The next question comes from Timur Braziler of Wells Fargo.

Timur Braziler -- Wells Fargo Securities -- Vice President

Hi, good morning. First question is on something you had said in your prepared remarks regarding deposit competition increasing. I'm just wondering, is that in a specific geography? Is that a specific asset class where you're seeing some of the greater increases in deposit competition?

Ken Vecchione -- Chief Executive Officer

So I think we had good growth for the quarter. And you're right, competition is increasing. Customers are more aware of pricing. It's really across all our business lines.

And what we're trying to do to offset this phenomena is that we require liquidity to be posted with us when we give you a loan. We require your operating accounts to come with us. And fortunately for us, we've got several businesses where customers are little less sensitive to pricing and we've discussed those before and that benefits us. And then we are proactively going out and really asking for deposits, making sure that we don't leave our meetings without saying what can you do for us, back to my story I gave already.

And we also are trying to get ahead of the pressure and cut off the attrition by getting out there earlier and giving increases to some of our borrowers before they ask for it and that pre-empts the rate conversation, and also narrows the gap between what market rates are and what we are paying.

Timur Braziler -- Wells Fargo Securities -- Vice President

OK. Understood. So it's not that there is so much increased kind of pricing out there in the market, it's taking pre-emptive steps to kind of shore that off once that does pick up?

Ken Vecchione -- Chief Executive Officer

That's part of it. We're taking the pre-emptive steps. But our borrowers are more aware, at this point, and it's costing us a little bit more to get those deposits.

Timur Braziler -- Wells Fargo Securities -- Vice President

Understood. And then maybe switching to long growth, looking at the growth in the other national business lines, that was a pretty strong number this quarter. Anything in particular driving that or is that pretty granular?

Ken Vecchione -- Chief Executive Officer

The national business lines, the nice thing about them, and we meet once a week to go through our senior loan committee, and that's where our large loans come in. One week, it's heavily weighted toward tech and innovation and the next week you see a lot more hotel deals, and you got the warehouse lending, so for us I think the balance that we have in our segments works well, and if one segment's a little slower because the deals aren't getting done, the paperwork takes a little longer, another segment seems to pick up the slack, so, but right now we're seeing good opportunities in all the segments, probably a little less so in our muni segment. That's a little bit slower, but all the other segments have a lot of activity.

Timur Braziler -- Wells Fargo Securities -- Vice President

OK, and then looking at the other segments specifically, that other national business line, looks like you grew about $180 million on a linked-quarter basis. Anything specific about that number that's maybe tied to a specific business line or geography or is that pretty widespread?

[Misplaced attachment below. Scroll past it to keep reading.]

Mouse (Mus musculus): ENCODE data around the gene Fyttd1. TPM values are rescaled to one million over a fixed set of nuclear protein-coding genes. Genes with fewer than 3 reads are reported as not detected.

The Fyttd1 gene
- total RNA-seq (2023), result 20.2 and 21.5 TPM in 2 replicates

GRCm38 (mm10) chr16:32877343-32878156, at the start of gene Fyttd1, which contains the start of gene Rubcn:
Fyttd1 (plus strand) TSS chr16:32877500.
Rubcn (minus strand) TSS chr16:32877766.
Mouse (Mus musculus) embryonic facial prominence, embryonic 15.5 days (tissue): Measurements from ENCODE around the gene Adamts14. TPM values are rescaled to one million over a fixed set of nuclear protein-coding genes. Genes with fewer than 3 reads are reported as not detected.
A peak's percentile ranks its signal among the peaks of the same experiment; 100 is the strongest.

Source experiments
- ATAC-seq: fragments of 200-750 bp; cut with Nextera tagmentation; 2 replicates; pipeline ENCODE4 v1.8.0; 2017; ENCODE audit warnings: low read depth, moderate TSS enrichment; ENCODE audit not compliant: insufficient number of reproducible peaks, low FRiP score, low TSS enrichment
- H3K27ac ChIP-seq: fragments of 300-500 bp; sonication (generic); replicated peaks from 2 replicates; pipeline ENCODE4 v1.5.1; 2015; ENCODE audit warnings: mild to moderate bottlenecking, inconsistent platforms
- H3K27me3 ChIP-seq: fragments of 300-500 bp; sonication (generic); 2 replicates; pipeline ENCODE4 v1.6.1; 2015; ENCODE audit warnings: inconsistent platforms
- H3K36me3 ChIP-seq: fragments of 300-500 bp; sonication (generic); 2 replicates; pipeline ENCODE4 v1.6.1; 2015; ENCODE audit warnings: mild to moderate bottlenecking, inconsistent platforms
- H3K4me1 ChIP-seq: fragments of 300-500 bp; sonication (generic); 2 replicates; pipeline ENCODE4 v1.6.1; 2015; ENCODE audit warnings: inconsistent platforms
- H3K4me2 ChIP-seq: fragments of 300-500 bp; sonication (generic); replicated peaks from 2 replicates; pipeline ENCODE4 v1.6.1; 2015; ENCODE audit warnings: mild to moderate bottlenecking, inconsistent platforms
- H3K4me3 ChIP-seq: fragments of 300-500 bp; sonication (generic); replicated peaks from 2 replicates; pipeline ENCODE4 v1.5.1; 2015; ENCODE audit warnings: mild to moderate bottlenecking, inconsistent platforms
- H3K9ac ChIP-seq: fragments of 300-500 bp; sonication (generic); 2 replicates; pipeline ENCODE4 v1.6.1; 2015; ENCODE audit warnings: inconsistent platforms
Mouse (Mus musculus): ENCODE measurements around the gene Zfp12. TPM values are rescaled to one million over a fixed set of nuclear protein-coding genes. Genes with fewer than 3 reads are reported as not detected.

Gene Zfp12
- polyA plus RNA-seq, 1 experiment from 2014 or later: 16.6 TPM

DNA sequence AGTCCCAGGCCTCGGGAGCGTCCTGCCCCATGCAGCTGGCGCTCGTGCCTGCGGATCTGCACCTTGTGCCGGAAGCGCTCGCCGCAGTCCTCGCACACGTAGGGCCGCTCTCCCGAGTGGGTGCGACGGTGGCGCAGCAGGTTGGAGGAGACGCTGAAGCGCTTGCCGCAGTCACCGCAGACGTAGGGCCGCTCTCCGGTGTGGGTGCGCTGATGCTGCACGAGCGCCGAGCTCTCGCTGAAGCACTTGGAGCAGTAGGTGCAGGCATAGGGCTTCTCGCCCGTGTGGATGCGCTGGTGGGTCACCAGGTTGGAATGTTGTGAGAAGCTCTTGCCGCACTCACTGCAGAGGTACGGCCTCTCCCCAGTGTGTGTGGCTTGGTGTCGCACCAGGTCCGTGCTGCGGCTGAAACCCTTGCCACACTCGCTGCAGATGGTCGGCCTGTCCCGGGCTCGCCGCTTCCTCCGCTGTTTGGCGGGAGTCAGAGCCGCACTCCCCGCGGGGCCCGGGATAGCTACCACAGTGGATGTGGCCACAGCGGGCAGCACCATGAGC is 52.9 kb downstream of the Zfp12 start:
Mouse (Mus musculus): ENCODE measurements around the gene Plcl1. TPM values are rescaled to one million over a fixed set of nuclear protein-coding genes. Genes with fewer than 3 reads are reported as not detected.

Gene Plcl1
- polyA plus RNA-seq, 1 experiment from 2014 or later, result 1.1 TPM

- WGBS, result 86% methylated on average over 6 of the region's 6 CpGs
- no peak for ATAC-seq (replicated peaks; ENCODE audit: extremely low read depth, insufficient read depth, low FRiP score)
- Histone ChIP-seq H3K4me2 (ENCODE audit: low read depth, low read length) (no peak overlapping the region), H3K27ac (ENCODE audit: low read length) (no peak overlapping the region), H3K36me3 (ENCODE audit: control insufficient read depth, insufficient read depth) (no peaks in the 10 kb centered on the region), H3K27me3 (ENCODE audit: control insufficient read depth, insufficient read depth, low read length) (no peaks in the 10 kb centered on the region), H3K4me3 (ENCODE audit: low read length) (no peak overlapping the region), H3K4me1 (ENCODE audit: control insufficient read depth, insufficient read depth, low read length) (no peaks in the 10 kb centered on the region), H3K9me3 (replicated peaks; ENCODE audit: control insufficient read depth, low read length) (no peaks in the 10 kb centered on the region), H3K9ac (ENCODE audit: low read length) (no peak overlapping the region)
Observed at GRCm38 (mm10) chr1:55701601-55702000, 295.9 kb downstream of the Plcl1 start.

Dale Gibbons -- Chief Financial Officer

Yes. I mean, the biggest factor in there was our mortgage warehouse group, which I know -- I mean, year-end is always a tough period for mortgage warehouse because not many people buy a house and close it in December. But that picked up a little bit despite a little bit of a headwind by having a higher-rate environment.

Timur Braziler -- Wells Fargo Securities -- Vice President

OK. And then last one from me. Just looking at the HS -- HOA business, pretty impressive growth there. Can you remind us -- is there some seasonality in the first quarter within that business and maybe just what the outlook is for deposit gathering out of that business going forward?

Ken Vecchione -- Chief Executive Officer

So there is seasonality. Usually, leading up to the first quarter, we're making a bunch of our calls, and the deposits move the beginning of the year when the new HOA books -- coupon books are printed up. So they had -- you're right, they had a great, great quarter and we're seeing some of that momentum carrying into Q2.

Timur Braziler -- Wells Fargo Securities -- Vice President

Great. Thank you.

Operator

This concludes our question-and-answer session. I would like to turn the conference back over to Ken Vecchione for any closing remarks.

Ken Vecchione -- Chief Executive Officer

Thanks for joining us today, and we look forward to seeing you in Q2. Thanks, again

Operator

[Operator signoff]

Duration: 44 minutes

Call Participants:

Ken Vecchione -- Chief Executive Officer

Dale Gibbons -- Chief Financial Officer

Casey Haire -- Jefferies -- Analyst

Robert Sarver -- Executive Chairman

Brad Milsaps -- Sandler O'Neill -- Managing Director

Brett Rabatin -- Piper Jaffray -- Analyst

Chris McGratty -- Keefe, Bruyette, and Woods -- Managing Director

Michael Young -- SunTrust Robinson Humphrey -- Analyst

Gary Tenner -- D.A. Davidson -- Managing Director

Brocker Vandervliet -- UBS Investment Bank -- Executive Director

Timur Braziler -- Wells Fargo Securities -- Vice President